Posted November 22, 2021

Non-fungible tokens are already beginning to reshape ownership on the web as we know it. NFTs are blockchain-based records that can be digitally scarce versions of, well, anything — and are especially compelling for media assets. They’re poised to give a new generation of content creators ownership and agency over their careers and reshape the economic relationship they have with their supporters. Communities of “true fans” are using NFTs to connect on shared interests, and in some cases even forming economically-empowered organizations where many can benefit from community growth. 

What’s so exciting about all of this is how much better it is for the consumer and the creator when the internet becomes ownable. When consumers truly own their digitally-scarce items—art, collectibles, music, books, membership to a club, in-game items—they have more control over their digital lives and if the asset appreciates, may even be able to earn real money along the way. They can avoid the walled-garden limitations of central platforms that control where, when, and how to experience their items. And it’s not just consumers whose experience may be improved. Creators can program NFTs to benefit from future transactions of the work they create, establish direct relationships with their communities, and avoid intermediaries taking such a large fee. Look no further than the way NFTs have transformed the art world over the past year and you can see why we think web3 will dramatically change the business model for consumers and an even broader set of content creators.

So what are NFTs going to shake up next? We think music is an obvious category since some of the most passionate, dedicated communities have music at the center. The internet has seismically transformed certain aspects of the music industry over the past 20 years (artists can get discovered more easily through self-publishing on YouTube or SoundCloud, and anyone with a mobile device can access the music they love from almost anywhere in the world). Yet, for all those advancements, the economics between the industry, the artist, and the fan have mostly remained the same. Today there are more than 8 million musicians on streaming services, yet fewer than 0.2% of them make more than $50K a year.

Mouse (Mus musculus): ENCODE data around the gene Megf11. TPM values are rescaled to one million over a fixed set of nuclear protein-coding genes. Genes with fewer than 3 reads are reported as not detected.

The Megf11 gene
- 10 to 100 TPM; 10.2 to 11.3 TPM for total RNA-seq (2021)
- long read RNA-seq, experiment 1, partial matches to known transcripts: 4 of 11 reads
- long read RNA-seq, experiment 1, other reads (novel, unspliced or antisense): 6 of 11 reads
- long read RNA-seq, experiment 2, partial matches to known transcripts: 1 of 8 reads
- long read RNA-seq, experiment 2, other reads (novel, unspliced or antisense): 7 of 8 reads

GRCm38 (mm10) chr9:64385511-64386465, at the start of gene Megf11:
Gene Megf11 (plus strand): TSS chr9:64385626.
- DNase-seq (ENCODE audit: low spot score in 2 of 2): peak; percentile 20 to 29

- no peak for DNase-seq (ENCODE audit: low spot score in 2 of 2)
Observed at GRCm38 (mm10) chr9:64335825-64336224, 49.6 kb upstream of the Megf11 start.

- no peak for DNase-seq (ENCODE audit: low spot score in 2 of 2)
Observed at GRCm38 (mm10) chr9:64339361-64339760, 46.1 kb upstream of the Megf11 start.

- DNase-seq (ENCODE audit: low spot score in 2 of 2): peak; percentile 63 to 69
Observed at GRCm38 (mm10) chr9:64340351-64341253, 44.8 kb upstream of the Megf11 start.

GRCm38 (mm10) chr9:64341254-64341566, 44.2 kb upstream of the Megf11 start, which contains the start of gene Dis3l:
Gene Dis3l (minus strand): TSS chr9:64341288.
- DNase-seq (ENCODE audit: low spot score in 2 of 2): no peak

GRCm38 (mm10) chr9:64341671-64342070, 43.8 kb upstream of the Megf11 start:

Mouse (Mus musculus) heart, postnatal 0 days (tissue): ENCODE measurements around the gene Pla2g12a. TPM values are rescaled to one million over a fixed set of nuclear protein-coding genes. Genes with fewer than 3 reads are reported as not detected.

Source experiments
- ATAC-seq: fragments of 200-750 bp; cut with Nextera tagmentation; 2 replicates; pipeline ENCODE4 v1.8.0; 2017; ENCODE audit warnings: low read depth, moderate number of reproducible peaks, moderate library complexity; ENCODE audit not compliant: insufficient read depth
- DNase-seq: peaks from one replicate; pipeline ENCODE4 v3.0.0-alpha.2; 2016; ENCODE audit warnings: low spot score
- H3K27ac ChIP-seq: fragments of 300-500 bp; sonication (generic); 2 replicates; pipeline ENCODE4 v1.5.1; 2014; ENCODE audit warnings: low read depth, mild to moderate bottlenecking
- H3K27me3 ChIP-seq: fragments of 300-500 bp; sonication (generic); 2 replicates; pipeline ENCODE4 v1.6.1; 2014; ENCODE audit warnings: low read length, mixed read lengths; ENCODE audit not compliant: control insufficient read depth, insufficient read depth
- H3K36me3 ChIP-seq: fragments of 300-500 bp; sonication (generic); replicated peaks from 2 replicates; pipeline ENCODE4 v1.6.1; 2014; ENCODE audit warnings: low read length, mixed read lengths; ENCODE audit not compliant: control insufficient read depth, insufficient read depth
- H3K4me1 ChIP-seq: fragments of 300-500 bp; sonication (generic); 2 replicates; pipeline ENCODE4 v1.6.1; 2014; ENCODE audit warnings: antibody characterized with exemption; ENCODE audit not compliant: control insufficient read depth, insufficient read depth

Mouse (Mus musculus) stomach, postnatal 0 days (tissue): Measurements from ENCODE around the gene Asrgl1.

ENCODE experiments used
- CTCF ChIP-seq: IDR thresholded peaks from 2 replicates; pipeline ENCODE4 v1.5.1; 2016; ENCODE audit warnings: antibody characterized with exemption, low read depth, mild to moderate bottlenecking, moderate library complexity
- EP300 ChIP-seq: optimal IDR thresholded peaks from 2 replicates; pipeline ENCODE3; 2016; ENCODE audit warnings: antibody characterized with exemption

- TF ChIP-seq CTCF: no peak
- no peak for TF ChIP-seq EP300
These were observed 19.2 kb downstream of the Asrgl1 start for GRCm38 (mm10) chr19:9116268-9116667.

Many know the feeling of discovering a new artist or band, only to see the fan experience degrade as they grow in popularity. Merchandise is more expensive, tickets get costlier and harder to come by. Artists also have no way of knowing which fans were in the early group that propelled their career forward, which they might well want to know not only from a brand perspective — understanding who the true believers are — but also to reward them with early access to shows, merchandise, or VIP pricing. NFTs have the potential to change this. 

Royal is a platform designed to allow music fans to support their favorite artists and connect with them in ways previously not possible. The founders of Royal envision a future where artists can layer NFTs with value that includes opportunities to attend live and virtual events, access to exclusive communities and merchandise, and more. Most profoundly, they’re unlocking additional revenue opportunities for artists beyond streaming. Musicians can receive support from fans early on in their careers, with fans then being rewarded for getting in with artists on the ground floor. Royal is building a music service that in the past would’ve only been a pipe dream — letting fans participate directly in their success. 

Last month, in a test of concept, Royal and DJ 3LAU gave away digital assets representing 50% streaming ownership in 3Lau’s latest single. Within the first two weeks, the song reached a value of over $6 million. It’s early, but this illustrates that the market values music rights and connections to artists in a way that centralized platforms can’t fully address. 

In addition to their audacious vision, what makes this founding team so unique is 3LAU’s firsthand experience as a musician paired with JD’s exceptional track record as a repeat founder and startup operator (he co-founded Opendoor and has been a venture investor for the last few years). I come away from every conversation with them even more inspired by what’s to come. Welcome Royal!